When Newsletters Go Bad

(or “How I almost blew up Troop 68”)

For as far back as I can remember, I’ve loved how a good story can alter my consciousness. I was 12 years old when I realized that stories I authored could also alter the small world around me – though not necessarily in good way.s

It happened in Boy Scouts, when wrote a newsletter about the misadventures of Troop 68. My troopmates and I spent a lot of weekends camping in the woods of northern Ohio – a welcome escape from the grit of our Cleveland lives. I was a social outcast, so the chance to escape school and run free away from home was irresistible. The things I leaned amazed me, and simply demanded to be recorded – for example: the news that picnic tables were flammable, the discovery that whiskey burns your throat, and the wonder that our scoutmasters could drink so much of it, so long into the night.

Ours was not a troop of Eagle scouts. Our scoutmaster, Mr. Glassberg, was an Appalachian transplant with only a few last-ditch teeth left in his ever-smiling mouth. His chief talent was an ability to fart on command. We loved him for that, and for his utter lack of interest in supervising us once he and his hard-drinking brothers retreated to their tents with their bottles and cigarettes as soon as we set camp. Those were the days.

I called my newsletter “Glassberg’s Geese” – the name a loving tribute to our leader’s flatulent gifts (forgive me – I was 12). It was a two-page masterpiece, featuring a hand-drawn masthead, headlines written in magic marker and freehand sketches of a tent with a flock of geese. The highlight was the set of four or five stories I hammered out on my mom’s ancient Royal typewriter. No colorful detail was spared, nor were any names. My only goal was to make my friends laugh.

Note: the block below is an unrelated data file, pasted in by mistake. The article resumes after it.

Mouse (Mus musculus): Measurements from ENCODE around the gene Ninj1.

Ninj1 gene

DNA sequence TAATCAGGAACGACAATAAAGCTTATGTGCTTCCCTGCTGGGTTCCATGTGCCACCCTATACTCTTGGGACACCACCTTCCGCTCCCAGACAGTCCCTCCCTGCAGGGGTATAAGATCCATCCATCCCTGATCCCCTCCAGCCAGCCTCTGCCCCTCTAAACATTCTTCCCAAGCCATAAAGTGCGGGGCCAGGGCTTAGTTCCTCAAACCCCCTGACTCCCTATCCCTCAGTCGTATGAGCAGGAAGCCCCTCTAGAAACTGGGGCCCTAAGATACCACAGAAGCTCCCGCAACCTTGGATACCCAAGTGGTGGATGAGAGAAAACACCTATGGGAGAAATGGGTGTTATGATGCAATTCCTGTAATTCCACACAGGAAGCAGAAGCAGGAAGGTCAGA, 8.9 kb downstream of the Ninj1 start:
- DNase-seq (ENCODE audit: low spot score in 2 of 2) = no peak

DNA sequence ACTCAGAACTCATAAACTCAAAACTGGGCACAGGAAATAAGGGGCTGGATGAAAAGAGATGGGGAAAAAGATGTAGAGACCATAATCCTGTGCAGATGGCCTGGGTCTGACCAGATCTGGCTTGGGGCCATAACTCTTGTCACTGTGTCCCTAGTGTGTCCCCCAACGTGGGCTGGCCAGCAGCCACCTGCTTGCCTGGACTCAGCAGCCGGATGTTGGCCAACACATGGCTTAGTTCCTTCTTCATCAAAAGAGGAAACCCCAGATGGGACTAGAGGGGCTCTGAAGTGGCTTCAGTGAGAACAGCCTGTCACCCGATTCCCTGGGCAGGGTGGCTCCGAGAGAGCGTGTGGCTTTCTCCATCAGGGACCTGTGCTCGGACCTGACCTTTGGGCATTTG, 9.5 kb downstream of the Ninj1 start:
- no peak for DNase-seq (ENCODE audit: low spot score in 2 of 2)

I managed to make a few copies at Horace Mann Junior High School and I gave them to my fellow scouts. And then something unusual happened. This juvenile artifact, this listing of misdeeds of my unpopular friends and me, became a weird hit. The concept of “going viral” did not yet exist, but this was as close to it as was then possible. (I can only thank my guardian angels that social media had not yet been invented, or I might never have seen eighth grade.)

Not long after I printed the newsletter, I watched in amazement during English class one day as a kid I wasn’t friends with handed a copy on to his buddy, stifling a snicker as he did. Copies were passed around the lunch room. People wanted more. But then, the inevitable happened: a teacher intercepted a copy.

I knew I was in for it when Mr. Sabala, the art teacher, asked me stay behind after class. He pulled a copy of Glassberg’s Geese from his pocket, unfolded it with solemn drama, and set it on the table before him. “What would this man say if he saw what you wrote here?” Mr. Sabala asked, pointing to one vivid description of one of Mr. Glassberg’s drinking buddies. “Are you proud of this? What, exactly, were you thinking?”

They were the type of questions adults ask that you dare not answer truthfully. I was thinking that my friends might like this, and boy, do they! Yet with no ready response, I could only stand in mute shame.

I was confused. Guilt consumed me, but I wasn’t sure what I was guilty of. I’d only written this ragged sheet for a bit of fun. It wasn’t until that moment that I even imagined the notion of seeing it through someone else’s eyes. Then, fear entered my bloodstream. I realized I could not control the hands that might pass these pages around, not just to Mr. Glassberg but also to my mother, and the mothers of my friends.

“I don’t know what I was thinking,” I said, hanging my head as though I’d been caught kicking a dog. “I’m really sorry.”

“Listen, you have to be careful with something like this,” Mr. Sabala said. He was a young guy with sandy hair and a gentle face. It was years before I comprehended what a kind soul he truly was. He pointed to the page and said, “You’re a good writer and a good artist, Mario, but this could hurt somebody.”

To this day, I have no idea what Mr. Sabala did with that copy of Glassberg’s Geese. I only know that we never talked about it again, and no adult ever gave me hell about it. I also never published a second issue, or even dared think about such a thing for a long time. I understood that I’d had a brush with disaster.

Years before, as a young child, I once jammed a butter knife into a wall socket and learned in a jolting flash that innocuous plates on the side of a wall can disguise power beyond imagination. Electricity – ephemeral, invisible, and formless in nature – can either heat a house or burn it down. It’s all in how you deploy it. Much the same can be said of storytelling.